We decided to investigate this trend and found out quickly that people loved to share their personality radar on Facebook and it was encouraging people to take the test. Of course this was the purpose of the feature so we weren't totally surprised but the speed of the propagration made us think about other factors. At the begining when peple were signing up from the same school so we were wondering if teachers asked their students to take the questionnaire because it was actually our main source of users in the past before the release of the sharing feature.
6.2 ¡Viva Perú!
End of March, only 3 weeks after the launch of the sharing feature we start seeing a pic of users in Peru 🇵🇪.
While it was a total surprise that this country was the first one to go viral the website was available in Spanish thanks to the work of my colleagues Jocelyne and Sol.
Also following the virality impact study of our product Jocelyne and Paige did an amazing job at communicating about the product to make sure that students would sign up.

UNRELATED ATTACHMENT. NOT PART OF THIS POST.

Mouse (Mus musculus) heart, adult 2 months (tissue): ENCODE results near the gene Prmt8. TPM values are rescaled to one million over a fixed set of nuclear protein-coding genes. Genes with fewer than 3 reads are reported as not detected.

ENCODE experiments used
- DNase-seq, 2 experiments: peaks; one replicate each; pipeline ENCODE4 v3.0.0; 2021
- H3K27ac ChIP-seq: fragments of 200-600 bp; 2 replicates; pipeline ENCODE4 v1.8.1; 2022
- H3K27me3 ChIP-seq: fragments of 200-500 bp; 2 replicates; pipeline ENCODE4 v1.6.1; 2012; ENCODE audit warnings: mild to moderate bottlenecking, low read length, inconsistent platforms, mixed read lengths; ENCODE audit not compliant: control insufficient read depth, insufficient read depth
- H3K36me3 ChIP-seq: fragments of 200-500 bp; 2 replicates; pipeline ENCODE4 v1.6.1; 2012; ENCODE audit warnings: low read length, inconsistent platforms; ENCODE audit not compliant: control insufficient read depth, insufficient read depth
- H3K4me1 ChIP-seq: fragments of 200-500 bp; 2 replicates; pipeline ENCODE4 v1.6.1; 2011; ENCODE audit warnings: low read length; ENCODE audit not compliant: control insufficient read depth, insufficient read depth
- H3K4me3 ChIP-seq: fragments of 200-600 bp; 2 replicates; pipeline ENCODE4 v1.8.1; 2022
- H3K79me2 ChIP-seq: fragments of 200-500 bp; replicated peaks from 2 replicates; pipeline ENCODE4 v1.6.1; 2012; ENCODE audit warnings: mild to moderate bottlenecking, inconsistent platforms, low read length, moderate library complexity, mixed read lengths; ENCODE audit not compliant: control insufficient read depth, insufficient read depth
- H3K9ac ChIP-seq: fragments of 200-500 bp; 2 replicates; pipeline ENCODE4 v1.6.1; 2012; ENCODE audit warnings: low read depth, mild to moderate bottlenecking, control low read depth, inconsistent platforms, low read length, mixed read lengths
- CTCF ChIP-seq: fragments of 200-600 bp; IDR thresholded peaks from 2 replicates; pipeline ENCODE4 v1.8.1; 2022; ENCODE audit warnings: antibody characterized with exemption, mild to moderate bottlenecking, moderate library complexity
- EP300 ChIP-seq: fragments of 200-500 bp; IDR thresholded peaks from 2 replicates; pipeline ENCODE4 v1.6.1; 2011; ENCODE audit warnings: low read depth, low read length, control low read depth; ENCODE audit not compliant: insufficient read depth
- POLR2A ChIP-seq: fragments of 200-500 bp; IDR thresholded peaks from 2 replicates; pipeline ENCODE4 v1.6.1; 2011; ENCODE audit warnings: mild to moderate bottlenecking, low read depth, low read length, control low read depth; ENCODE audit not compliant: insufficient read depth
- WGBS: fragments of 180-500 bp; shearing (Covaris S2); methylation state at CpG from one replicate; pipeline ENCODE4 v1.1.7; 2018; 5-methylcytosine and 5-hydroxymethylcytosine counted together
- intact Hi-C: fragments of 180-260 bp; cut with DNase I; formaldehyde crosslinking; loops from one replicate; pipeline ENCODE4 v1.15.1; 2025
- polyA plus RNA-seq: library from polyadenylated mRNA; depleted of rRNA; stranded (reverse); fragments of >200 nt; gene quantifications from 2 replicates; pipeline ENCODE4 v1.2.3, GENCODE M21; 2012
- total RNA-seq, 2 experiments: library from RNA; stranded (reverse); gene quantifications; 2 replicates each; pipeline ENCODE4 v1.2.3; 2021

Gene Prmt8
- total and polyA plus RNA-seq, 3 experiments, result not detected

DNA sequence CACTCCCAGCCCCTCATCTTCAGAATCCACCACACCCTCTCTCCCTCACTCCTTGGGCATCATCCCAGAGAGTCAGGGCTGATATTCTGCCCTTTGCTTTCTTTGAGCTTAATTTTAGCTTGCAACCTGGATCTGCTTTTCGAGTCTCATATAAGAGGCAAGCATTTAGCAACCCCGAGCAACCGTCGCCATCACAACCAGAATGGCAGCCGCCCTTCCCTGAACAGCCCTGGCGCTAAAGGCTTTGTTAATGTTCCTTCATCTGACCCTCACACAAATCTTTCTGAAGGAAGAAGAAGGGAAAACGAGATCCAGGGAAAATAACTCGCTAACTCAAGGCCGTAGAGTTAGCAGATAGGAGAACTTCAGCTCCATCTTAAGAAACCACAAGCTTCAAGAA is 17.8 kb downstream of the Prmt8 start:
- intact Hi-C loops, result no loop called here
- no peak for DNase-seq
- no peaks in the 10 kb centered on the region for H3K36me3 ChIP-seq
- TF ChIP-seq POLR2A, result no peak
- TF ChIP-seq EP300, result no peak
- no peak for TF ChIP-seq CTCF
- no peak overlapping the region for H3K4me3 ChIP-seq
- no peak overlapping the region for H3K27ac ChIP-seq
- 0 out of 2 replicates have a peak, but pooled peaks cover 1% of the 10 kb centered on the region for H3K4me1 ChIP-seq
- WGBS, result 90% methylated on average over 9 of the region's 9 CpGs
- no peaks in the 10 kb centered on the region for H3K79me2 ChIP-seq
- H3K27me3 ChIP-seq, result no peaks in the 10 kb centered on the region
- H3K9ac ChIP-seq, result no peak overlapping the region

6.3 One million users
Begining of April, users from other countries start to also go on the platforn at an amazing speed:
- April 20th: 150,000 members
- April 23th: 500,000 members
- April 25th: 1,000,000 members
6.4 Issues and focus on the personality
The amount of people we encounter every day was amazing and it doubled everyday. But it did come at a cost: Almost everyday the website was down because of the number of users. In order to solve this issue we paused all of our projects in progress and spent time to improve the scalability of the website. At this moment the Engineering team was spending about 12 hours a day and 7 days a week optimizing the website.
But the website was big and in order to focus our resources we analyzed the user flow. After looking on both Google Analytics and our internal analytics the folloing statements became obvious: